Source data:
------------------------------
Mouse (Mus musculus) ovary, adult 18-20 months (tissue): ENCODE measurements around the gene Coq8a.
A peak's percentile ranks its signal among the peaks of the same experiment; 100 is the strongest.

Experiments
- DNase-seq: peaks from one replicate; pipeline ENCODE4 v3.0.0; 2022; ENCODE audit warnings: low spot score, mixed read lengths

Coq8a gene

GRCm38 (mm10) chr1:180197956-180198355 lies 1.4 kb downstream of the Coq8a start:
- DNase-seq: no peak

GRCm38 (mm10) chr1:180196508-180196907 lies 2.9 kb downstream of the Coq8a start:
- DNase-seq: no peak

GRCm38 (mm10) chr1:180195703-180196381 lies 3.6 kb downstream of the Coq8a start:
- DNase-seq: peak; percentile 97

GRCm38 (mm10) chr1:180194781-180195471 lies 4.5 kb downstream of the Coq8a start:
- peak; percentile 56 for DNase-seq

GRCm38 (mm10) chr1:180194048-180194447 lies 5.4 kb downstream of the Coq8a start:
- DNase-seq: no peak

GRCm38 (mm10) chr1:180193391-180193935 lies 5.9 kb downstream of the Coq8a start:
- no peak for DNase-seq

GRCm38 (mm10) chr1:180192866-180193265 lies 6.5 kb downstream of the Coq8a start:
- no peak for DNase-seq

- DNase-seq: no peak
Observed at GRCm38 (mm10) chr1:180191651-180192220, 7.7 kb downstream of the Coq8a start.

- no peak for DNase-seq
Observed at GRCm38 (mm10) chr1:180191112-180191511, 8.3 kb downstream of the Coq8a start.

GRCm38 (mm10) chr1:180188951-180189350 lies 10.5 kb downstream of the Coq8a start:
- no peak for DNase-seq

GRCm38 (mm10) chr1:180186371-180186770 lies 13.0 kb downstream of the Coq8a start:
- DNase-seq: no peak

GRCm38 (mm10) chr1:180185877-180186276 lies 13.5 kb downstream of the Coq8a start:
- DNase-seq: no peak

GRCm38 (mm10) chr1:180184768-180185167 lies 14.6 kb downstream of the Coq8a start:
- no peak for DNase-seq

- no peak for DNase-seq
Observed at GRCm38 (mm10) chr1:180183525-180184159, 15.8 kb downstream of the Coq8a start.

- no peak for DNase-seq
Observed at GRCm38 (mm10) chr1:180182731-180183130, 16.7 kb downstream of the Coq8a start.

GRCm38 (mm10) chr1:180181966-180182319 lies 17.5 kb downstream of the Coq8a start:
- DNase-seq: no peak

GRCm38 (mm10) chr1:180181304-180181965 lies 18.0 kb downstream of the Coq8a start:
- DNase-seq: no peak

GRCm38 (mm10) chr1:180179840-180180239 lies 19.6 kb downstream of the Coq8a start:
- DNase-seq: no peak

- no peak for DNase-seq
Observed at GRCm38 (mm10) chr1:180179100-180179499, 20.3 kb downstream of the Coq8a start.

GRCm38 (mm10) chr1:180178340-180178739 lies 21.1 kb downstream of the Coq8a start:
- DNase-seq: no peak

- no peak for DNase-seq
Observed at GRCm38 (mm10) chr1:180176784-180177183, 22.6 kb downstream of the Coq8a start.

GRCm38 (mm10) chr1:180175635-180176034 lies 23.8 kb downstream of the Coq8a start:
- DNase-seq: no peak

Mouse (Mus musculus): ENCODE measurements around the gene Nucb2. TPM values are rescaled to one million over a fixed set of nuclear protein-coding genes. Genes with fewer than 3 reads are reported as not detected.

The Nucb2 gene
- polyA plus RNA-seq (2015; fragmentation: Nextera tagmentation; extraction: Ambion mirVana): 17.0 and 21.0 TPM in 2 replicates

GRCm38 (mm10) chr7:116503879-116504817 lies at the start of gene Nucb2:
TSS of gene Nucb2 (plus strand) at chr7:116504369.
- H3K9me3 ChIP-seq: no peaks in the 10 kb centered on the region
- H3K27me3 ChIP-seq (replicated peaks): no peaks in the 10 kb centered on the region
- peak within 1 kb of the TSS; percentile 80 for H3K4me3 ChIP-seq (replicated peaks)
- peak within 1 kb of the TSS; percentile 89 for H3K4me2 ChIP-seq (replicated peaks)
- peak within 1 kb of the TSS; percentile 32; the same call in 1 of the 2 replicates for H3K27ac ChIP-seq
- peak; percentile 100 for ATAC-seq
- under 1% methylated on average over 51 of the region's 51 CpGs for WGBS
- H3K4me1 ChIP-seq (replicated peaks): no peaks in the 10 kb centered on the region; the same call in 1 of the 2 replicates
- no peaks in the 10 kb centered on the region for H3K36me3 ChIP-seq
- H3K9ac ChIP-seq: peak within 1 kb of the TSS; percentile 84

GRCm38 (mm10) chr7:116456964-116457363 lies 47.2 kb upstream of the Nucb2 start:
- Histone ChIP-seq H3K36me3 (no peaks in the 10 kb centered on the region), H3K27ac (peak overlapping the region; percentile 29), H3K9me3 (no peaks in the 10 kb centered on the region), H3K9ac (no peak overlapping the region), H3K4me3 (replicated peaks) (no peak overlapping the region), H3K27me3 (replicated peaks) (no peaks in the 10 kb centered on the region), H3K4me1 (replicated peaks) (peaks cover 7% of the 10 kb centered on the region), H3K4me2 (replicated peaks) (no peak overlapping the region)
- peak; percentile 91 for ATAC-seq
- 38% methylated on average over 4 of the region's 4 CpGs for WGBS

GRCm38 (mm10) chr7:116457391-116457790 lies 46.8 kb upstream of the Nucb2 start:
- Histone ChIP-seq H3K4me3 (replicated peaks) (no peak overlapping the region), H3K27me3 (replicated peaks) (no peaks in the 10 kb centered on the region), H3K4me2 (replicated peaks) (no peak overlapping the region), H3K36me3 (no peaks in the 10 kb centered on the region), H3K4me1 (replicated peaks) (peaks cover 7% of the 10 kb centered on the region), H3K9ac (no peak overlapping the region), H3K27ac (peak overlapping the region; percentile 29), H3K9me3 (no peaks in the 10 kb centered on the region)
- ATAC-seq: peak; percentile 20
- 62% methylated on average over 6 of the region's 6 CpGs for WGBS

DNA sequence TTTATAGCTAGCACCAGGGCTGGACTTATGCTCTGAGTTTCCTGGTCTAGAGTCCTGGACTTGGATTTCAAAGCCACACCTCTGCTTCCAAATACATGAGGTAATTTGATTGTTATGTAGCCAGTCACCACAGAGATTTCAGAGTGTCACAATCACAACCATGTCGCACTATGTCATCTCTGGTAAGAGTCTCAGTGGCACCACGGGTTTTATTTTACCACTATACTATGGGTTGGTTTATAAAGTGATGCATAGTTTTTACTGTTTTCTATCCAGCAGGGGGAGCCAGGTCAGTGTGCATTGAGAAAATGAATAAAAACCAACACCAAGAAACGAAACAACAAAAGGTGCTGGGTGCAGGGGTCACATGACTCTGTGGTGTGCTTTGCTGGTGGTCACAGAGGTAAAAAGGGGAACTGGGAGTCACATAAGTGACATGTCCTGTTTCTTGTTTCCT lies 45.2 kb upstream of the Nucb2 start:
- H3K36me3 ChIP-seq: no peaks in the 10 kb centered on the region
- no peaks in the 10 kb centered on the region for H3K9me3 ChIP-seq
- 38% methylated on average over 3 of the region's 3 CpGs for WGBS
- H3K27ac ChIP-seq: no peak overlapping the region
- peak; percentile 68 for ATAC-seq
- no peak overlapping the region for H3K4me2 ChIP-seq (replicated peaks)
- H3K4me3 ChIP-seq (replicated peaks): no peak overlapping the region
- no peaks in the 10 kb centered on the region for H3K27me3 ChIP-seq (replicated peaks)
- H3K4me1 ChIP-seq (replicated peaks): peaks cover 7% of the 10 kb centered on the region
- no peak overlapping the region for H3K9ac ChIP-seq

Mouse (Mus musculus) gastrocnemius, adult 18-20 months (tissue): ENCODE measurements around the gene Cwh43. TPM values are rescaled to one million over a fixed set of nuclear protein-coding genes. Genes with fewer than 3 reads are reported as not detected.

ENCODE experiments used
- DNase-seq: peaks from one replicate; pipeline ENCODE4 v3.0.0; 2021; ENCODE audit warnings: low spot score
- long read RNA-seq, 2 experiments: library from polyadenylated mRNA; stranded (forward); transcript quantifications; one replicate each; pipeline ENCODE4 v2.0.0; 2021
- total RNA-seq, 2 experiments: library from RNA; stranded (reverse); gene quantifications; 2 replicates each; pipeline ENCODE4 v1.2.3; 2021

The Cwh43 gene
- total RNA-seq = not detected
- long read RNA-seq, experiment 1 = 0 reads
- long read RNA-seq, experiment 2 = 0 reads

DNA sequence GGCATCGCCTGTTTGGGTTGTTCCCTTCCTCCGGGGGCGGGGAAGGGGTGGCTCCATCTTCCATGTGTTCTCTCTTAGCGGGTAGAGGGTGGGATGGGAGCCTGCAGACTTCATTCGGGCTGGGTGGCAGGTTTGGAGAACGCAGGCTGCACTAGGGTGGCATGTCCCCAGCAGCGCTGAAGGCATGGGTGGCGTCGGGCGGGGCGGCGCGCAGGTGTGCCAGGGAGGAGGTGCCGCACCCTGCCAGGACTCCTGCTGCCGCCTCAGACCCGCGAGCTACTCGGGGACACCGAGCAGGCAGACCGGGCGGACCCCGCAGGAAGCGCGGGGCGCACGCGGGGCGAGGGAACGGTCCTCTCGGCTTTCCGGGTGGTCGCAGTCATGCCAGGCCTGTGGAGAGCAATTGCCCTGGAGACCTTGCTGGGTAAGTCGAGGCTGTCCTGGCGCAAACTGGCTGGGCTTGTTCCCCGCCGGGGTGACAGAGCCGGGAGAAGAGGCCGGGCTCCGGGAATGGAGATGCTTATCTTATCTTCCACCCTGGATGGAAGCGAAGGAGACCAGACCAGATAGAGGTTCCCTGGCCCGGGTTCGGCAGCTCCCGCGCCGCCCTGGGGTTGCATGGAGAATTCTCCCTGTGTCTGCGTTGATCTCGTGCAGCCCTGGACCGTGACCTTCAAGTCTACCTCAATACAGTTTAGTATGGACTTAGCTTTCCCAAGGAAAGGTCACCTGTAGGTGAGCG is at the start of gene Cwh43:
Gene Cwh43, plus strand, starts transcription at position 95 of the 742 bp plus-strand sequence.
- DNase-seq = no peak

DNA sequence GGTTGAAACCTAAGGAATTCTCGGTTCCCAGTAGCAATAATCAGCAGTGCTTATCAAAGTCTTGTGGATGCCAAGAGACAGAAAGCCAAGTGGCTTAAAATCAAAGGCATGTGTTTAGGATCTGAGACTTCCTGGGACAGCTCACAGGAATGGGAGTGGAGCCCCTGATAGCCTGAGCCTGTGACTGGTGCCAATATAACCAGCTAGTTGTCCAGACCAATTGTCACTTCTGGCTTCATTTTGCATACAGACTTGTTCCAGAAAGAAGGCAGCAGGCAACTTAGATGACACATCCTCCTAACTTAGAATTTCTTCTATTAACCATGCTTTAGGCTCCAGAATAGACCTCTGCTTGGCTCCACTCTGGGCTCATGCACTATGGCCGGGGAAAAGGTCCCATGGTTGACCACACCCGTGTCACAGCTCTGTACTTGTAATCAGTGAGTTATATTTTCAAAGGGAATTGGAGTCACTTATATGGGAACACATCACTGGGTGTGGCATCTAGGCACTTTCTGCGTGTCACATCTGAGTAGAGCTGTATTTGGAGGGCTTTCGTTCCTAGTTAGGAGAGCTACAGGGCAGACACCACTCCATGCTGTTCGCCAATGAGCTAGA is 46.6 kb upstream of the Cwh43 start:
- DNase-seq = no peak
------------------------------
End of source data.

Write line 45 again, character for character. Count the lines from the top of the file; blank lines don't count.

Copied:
- DNase-seq: no peak